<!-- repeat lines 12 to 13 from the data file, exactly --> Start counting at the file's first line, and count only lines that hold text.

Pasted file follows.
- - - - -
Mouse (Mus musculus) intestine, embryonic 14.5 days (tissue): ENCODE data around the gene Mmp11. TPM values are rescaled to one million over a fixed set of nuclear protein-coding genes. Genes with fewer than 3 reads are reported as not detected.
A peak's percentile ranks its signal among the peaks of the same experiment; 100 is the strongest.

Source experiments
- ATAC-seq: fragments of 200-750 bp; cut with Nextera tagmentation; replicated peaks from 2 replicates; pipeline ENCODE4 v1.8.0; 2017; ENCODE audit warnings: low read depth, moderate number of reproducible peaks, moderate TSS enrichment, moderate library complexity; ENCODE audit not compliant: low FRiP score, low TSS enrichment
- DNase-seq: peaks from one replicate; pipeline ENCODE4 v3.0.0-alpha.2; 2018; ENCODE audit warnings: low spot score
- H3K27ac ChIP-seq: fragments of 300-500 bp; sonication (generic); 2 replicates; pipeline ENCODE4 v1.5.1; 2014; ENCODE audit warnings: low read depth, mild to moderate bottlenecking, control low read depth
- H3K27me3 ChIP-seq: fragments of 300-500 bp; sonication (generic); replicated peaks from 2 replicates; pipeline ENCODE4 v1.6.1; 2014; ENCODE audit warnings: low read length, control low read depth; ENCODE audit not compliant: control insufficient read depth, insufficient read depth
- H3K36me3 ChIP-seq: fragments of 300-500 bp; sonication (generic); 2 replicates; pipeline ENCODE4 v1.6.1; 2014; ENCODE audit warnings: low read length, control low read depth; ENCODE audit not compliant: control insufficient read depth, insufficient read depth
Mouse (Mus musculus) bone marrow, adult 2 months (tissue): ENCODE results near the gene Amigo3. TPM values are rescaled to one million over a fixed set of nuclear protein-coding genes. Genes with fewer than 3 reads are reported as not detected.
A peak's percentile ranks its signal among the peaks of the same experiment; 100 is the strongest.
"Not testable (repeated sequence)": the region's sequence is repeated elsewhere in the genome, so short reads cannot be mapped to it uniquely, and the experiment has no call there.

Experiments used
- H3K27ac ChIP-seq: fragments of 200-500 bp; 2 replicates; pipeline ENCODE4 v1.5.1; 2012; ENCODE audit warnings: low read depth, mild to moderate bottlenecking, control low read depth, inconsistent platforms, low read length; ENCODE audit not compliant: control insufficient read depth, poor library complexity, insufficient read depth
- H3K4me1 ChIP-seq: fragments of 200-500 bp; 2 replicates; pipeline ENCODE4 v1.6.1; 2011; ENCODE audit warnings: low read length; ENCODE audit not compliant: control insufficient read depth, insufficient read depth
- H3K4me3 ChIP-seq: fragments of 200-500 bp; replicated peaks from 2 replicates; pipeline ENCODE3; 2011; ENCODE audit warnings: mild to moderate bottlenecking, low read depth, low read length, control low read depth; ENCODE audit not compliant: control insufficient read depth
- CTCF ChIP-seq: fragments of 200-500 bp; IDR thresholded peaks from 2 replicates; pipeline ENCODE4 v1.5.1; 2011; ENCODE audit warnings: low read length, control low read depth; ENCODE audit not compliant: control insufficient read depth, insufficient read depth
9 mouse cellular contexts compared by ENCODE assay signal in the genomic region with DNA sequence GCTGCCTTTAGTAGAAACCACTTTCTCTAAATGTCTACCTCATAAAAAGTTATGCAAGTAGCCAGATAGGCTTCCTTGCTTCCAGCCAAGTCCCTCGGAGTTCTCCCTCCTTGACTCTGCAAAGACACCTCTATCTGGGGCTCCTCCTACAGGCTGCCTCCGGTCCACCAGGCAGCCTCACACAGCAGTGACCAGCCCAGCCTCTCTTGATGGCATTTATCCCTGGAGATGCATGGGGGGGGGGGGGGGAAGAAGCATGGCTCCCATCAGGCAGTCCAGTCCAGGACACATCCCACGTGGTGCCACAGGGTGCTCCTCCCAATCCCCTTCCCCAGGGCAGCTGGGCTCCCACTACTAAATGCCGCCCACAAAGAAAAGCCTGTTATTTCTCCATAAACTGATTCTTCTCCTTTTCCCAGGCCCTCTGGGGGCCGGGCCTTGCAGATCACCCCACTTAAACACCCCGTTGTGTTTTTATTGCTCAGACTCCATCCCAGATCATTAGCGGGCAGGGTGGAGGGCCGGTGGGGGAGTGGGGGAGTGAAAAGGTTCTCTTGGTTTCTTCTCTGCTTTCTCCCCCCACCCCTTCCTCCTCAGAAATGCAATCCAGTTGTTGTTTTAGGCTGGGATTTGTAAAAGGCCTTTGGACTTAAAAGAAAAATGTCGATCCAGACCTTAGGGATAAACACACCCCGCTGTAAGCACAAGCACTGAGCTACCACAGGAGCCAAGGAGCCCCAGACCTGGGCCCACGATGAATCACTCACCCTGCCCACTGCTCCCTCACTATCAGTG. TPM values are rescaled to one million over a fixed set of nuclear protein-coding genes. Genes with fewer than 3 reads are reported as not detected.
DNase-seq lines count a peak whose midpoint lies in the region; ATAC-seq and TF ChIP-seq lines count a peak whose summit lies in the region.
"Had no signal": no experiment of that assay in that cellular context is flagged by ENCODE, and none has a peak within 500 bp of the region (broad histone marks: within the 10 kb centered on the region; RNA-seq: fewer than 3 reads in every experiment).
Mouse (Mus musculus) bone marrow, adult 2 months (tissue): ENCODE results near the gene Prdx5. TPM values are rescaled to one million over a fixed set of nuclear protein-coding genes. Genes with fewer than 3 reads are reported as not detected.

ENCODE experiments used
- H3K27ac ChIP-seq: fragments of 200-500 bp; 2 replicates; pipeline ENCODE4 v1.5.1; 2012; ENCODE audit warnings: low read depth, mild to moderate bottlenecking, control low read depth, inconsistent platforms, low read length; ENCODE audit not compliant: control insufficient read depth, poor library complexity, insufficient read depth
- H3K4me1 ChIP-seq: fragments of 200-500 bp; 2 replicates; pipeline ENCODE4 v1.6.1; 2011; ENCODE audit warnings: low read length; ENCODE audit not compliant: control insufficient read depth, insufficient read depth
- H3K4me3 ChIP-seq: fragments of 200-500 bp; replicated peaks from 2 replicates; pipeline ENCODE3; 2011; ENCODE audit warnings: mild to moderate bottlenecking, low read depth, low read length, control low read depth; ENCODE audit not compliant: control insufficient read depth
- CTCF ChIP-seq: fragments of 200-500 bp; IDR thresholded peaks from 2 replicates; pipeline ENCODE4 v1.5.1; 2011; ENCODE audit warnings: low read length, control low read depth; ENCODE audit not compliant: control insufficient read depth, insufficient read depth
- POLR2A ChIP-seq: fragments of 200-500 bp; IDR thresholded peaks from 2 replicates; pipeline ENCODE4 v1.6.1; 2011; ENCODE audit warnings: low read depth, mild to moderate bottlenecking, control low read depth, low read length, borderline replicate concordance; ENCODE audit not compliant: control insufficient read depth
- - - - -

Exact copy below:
Experiments used
- H3K27ac ChIP-seq: fragments of 200-500 bp; 2 replicates; pipeline ENCODE4 v1.5.1; 2012; ENCODE audit warnings: low read depth, mild to moderate bottlenecking, control low read depth, inconsistent platforms, low read length; ENCODE audit not compliant: control insufficient read depth, poor library complexity, insufficient read depth